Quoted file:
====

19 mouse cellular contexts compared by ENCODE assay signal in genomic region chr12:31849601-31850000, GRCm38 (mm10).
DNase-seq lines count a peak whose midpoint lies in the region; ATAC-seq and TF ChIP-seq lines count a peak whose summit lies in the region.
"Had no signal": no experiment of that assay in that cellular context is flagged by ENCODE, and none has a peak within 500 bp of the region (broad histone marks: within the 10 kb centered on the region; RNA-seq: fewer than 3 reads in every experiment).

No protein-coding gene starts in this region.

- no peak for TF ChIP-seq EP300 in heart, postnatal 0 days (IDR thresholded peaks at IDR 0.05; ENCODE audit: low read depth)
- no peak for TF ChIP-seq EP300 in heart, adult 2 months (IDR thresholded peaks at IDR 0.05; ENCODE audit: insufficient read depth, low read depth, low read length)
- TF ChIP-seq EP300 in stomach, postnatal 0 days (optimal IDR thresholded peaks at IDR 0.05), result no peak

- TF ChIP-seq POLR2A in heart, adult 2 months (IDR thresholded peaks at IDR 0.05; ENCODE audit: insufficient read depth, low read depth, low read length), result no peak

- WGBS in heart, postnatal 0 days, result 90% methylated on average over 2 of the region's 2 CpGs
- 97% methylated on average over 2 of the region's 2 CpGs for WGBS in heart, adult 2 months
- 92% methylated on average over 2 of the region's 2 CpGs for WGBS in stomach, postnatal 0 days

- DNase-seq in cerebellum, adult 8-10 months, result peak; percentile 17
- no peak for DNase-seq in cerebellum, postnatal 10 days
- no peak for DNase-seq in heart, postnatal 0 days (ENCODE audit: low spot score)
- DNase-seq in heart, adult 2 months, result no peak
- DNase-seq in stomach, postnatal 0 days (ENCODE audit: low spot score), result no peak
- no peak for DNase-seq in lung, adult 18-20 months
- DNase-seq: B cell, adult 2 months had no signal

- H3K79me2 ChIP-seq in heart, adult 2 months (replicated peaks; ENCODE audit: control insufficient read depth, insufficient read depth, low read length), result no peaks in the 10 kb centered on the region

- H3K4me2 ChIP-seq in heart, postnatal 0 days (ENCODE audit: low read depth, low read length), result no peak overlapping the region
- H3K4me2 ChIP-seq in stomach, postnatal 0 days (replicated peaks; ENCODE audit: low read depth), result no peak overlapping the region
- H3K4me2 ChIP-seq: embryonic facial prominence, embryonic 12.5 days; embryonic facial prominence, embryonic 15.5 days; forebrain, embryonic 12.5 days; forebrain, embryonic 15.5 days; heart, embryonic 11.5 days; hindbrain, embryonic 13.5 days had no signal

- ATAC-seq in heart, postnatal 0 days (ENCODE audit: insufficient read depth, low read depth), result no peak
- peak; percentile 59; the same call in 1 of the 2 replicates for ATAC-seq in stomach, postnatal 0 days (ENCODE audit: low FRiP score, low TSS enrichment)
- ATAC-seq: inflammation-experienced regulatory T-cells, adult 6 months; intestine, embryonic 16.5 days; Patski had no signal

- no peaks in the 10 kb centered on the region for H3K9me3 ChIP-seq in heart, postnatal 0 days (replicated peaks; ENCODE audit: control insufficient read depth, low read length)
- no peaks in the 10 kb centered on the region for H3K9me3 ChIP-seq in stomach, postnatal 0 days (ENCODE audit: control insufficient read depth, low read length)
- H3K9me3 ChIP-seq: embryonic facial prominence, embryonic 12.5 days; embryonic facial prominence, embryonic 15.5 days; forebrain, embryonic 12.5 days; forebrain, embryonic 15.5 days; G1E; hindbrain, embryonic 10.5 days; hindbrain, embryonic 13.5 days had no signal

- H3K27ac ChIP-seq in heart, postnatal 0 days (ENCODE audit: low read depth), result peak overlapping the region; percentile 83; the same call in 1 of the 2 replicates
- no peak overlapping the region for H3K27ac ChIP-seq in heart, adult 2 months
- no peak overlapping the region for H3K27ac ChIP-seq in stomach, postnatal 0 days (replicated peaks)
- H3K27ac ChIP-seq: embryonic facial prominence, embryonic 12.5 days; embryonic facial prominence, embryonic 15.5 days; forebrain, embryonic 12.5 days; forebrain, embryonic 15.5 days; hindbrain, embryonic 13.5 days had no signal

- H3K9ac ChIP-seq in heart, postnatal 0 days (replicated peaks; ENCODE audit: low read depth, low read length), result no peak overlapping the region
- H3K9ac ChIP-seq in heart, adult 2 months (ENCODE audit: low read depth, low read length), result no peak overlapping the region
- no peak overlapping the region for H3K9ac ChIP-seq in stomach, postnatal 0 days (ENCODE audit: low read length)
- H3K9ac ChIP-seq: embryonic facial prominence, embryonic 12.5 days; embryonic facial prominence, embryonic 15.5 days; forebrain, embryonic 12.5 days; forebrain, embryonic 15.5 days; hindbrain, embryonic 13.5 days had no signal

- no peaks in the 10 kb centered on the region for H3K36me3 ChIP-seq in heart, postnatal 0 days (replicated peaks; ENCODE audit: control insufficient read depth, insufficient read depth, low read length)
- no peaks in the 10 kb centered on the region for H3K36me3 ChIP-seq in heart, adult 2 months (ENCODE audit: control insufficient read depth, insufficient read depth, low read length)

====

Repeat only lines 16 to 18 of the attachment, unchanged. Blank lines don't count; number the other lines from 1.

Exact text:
- DNase-seq in stomach, postnatal 0 days (ENCODE audit: low spot score), result no peak
- no peak for DNase-seq in lung, adult 18-20 months
- DNase-seq: B cell, adult 2 months had no signal